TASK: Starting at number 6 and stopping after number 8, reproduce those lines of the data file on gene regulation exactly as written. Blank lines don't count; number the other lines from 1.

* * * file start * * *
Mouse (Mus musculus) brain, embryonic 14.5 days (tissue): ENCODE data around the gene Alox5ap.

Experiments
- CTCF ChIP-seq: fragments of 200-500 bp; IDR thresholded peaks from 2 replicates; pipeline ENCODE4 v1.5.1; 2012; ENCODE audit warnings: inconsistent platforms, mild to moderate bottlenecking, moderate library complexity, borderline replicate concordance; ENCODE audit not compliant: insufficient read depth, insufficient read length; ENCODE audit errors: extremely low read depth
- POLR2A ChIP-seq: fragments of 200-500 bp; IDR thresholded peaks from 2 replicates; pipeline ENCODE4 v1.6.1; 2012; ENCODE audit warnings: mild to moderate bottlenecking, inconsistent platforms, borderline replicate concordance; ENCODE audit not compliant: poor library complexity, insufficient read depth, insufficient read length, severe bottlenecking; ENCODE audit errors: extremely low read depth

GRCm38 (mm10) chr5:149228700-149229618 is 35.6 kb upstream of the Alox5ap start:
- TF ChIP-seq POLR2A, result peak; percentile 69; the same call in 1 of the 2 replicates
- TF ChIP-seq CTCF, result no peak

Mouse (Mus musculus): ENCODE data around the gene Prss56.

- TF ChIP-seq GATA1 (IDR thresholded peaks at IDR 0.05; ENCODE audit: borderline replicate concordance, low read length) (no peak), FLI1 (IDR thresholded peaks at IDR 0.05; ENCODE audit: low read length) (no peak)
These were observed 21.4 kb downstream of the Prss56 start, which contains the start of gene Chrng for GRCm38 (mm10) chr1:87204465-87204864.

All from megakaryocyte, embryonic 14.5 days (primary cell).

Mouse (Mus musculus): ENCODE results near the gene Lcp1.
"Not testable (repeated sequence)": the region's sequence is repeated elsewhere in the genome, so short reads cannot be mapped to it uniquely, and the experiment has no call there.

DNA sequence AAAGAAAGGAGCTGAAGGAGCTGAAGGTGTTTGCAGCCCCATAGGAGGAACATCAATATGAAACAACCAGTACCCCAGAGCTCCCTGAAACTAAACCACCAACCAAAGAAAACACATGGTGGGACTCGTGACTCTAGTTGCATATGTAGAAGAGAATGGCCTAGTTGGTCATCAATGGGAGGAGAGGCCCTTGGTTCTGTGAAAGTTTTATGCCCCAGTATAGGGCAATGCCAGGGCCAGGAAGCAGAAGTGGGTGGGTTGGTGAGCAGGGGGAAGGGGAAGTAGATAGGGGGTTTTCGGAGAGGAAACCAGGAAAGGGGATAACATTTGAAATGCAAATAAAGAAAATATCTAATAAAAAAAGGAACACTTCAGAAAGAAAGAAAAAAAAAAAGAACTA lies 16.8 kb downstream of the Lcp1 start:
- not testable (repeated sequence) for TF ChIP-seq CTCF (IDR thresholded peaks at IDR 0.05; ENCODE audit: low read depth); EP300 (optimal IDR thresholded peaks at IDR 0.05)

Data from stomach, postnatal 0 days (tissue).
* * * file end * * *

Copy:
- TF ChIP-seq POLR2A, result peak; percentile 69; the same call in 1 of the 2 replicates
- TF ChIP-seq CTCF, result no peak

Mouse (Mus musculus): ENCODE data around the gene Prss56.